I've been enamored by Justin Vernon's Bon Iver project since June 2007. When I found out that he was pulled into Mark Paulson and Phil Moore's Ticonderoga project at The Bowerbird's recent MOKB/SIRIUS Blog Radio session, I wanted to find out more...
LM: Hey Justin, I love For Emma, Forever Ago. Great album. The recording process of For Emma, Forever Ago sounded pretty rustic to say the least. Tell us just a little bit about it. Would you do it any differently looking back?
Justin Vernon of Bon Iver: Wow. I'm so excited you like it. Well, it wasn't exactly planned out. I moved up to the cabin to be isolated, and to enjoy myself. I split wood, did things with the tractor, got snowed in, ate venison and what not. I had a bit of gear there, because I pretty much moved my stuff back from Raleigh straight up there. I pulled it out one night when I had an idea for this choir-ish sounding thing, layers of vocals. I made it. And then, after that, I just started spliting my days between being in the barn and the wood shop, with making food and creating songs. I was by myself, no band, with a very limited set up that gave the whole thing a real 4-track vibe, for me, personally. I arranged stuff very meticulously, because I had nothing but time. So all that fed into the way stuff sounded.
LM: You've said you didn't go to the cabin in Wisconsin with the purpose of recording a record...How did those 4 months in the cabin change your outlook on life? It sounded like you had a lot of things on your mind when you decided to take it on.
Justin Vernon of Bon Iver: I was deep heavy into about a 5-year process of going in the tank. I wasn't that happy. I was in Eau Claire, my home, and then I was in Raleigh. I was hoping the move to Raleigh would move things in my internal life around, but it stayed the same, and I stayed in the tank. I got very, very sick last summer, and I broke up with my girlfriend, and then my bandmates of nearly 10 years. I was in bed, because I was sick and if I hadn't gotten sick, I might still be in Raleigh, and I might not have been prodded to have all of these new things happen. I was also producing a record with The Rosebuds then, which was the one positive thing that was happening. When we wrapped, I packed up my Honda and headed back to WI. Also, the story of the album, without getting so obvious, and internally personal, is about long gone, bruised, and pained love - about someone. The album was truly the one thing out of 100 things I tried to create peace around my... heart, for lack of a better word. It was actually more about me, then it was about this other person.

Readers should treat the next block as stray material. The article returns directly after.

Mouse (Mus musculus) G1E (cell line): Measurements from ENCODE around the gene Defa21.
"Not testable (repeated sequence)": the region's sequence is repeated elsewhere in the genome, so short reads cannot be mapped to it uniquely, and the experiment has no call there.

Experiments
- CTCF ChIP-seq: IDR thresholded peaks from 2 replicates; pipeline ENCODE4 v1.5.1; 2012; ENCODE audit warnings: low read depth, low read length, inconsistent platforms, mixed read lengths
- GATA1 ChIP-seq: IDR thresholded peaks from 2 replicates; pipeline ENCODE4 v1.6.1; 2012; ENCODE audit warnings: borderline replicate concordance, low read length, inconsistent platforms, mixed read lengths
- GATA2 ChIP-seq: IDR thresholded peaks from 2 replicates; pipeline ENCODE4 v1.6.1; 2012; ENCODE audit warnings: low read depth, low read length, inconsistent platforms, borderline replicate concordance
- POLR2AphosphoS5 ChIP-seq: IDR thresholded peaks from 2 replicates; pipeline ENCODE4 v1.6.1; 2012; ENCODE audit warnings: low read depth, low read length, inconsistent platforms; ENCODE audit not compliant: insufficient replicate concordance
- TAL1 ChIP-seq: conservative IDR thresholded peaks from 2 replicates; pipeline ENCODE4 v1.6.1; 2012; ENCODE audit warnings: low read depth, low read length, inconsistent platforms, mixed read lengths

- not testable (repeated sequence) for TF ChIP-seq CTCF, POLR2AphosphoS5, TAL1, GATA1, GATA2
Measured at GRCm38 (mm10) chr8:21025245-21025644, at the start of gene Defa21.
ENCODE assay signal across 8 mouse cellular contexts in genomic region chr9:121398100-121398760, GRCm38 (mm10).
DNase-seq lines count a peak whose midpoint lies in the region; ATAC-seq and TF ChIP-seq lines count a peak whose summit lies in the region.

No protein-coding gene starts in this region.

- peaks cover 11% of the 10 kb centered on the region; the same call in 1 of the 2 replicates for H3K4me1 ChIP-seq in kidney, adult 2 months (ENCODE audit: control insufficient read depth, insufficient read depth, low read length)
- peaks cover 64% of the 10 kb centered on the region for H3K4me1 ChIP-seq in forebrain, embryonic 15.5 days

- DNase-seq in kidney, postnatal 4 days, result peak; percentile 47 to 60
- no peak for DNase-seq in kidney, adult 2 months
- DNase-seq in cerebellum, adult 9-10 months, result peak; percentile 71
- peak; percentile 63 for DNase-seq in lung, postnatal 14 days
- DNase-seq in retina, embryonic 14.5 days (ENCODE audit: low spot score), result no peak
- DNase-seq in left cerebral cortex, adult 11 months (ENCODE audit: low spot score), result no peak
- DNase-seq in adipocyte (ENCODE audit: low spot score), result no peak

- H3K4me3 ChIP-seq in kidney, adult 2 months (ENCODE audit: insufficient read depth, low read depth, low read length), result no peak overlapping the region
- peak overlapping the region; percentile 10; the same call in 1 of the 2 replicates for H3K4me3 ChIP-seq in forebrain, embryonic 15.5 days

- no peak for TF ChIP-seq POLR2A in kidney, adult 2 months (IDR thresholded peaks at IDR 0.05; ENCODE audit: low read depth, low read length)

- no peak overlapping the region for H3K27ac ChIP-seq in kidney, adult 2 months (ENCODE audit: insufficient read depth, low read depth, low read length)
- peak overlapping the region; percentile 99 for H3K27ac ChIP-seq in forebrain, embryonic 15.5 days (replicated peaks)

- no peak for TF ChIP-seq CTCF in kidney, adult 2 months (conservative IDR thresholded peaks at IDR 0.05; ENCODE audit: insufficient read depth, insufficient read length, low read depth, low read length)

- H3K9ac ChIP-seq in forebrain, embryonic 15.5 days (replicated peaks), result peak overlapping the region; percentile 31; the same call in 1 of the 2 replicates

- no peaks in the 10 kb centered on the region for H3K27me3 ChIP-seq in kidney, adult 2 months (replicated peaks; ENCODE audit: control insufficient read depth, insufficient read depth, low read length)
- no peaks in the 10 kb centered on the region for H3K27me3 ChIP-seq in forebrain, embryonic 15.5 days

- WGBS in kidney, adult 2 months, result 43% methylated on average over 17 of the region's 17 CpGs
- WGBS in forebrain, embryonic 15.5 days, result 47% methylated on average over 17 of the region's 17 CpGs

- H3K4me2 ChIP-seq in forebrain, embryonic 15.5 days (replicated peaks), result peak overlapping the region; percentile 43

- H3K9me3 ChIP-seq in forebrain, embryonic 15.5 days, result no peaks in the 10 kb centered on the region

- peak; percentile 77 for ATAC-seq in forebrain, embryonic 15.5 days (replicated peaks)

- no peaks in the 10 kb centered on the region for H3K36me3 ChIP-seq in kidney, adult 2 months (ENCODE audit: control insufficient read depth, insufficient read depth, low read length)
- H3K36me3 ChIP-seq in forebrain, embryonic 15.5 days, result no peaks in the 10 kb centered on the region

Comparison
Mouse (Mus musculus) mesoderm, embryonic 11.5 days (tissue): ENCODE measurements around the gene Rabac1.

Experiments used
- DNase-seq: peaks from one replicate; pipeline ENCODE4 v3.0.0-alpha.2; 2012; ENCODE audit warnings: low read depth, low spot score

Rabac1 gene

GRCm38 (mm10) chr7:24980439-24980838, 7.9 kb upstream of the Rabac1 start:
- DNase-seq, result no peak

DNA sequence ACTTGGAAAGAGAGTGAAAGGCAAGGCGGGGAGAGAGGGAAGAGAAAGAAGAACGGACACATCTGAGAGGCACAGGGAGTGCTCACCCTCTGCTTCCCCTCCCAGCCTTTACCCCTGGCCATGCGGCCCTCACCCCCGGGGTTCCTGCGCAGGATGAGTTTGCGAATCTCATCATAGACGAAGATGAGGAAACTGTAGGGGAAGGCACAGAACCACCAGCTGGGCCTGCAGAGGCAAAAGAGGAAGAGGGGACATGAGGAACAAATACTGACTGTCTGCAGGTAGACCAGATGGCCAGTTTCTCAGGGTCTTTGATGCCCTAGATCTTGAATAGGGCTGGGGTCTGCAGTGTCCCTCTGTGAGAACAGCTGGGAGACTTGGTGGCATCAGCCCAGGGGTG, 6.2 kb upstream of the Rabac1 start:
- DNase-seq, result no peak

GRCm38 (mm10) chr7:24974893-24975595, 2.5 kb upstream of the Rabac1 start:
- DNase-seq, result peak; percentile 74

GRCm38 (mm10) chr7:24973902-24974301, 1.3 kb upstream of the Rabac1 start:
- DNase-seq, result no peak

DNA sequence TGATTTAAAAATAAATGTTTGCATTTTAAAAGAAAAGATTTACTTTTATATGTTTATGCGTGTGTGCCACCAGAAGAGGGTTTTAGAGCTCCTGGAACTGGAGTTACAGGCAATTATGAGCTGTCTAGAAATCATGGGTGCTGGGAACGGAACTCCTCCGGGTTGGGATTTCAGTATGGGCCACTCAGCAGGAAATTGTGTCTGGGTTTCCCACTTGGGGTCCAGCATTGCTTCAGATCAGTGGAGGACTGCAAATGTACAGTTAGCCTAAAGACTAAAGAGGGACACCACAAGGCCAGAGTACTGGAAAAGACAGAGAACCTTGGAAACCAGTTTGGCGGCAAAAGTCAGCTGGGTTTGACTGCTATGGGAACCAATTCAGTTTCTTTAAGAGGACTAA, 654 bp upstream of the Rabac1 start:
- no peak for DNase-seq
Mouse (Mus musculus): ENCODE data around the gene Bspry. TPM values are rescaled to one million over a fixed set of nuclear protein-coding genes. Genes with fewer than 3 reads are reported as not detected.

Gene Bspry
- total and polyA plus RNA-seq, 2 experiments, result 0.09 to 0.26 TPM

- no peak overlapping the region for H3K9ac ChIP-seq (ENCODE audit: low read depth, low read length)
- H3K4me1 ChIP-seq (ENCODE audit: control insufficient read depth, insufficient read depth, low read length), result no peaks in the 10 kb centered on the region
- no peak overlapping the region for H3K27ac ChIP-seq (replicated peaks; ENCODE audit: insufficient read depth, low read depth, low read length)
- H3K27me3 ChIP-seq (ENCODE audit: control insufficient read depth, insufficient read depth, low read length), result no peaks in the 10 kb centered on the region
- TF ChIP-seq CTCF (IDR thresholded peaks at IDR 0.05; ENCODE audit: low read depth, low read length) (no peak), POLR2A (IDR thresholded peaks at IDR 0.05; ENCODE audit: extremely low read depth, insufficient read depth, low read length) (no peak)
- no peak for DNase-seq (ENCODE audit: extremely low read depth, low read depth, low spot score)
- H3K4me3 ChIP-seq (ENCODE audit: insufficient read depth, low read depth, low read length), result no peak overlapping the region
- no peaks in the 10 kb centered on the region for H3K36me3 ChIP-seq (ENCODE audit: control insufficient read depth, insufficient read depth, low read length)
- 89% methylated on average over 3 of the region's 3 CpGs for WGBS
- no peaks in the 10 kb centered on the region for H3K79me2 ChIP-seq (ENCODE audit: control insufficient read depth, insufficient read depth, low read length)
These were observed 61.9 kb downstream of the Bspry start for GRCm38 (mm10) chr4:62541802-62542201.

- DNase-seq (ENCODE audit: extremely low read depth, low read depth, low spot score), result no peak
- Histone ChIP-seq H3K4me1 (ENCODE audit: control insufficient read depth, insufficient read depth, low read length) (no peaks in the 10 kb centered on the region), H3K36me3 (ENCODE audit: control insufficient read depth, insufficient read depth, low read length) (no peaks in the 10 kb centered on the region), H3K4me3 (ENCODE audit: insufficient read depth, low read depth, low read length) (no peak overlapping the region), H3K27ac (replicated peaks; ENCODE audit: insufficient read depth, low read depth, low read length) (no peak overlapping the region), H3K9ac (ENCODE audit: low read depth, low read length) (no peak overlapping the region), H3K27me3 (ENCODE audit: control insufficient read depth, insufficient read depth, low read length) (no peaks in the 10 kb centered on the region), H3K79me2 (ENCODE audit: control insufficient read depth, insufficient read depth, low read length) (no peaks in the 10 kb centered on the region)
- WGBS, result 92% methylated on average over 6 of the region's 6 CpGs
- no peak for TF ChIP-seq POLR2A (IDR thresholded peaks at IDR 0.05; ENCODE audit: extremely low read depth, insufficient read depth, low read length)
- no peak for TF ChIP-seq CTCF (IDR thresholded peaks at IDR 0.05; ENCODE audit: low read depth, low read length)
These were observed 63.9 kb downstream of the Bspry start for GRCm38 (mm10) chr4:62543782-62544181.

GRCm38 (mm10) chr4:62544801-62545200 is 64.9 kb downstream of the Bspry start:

LM: Since you really didn't go to the cabin with the exact purpose of recording this album, how did it all emerge? Do you think you'll follow this formula for creation ever again?
Justin Vernon of Bon Iver: I liked the process. I also don't want to recreate it, or invest in it as itself. I want to just take my attitude at the time and try to extend it, which basically means to keep growing and changing - two things I forgot to do from about the ages of 19-25. To actually challenge myself, in a very specific way, not like games, or exercises, but challenge in the sense of really trying to navigate way down into my subconscious, to find where my real aesthetic shit is. My art. Not my gross EGO self-expression stuff; that's the Springsteen/Dylan in me. But, I have other stuff, folded down, and around in there, that I'll just try and excavate.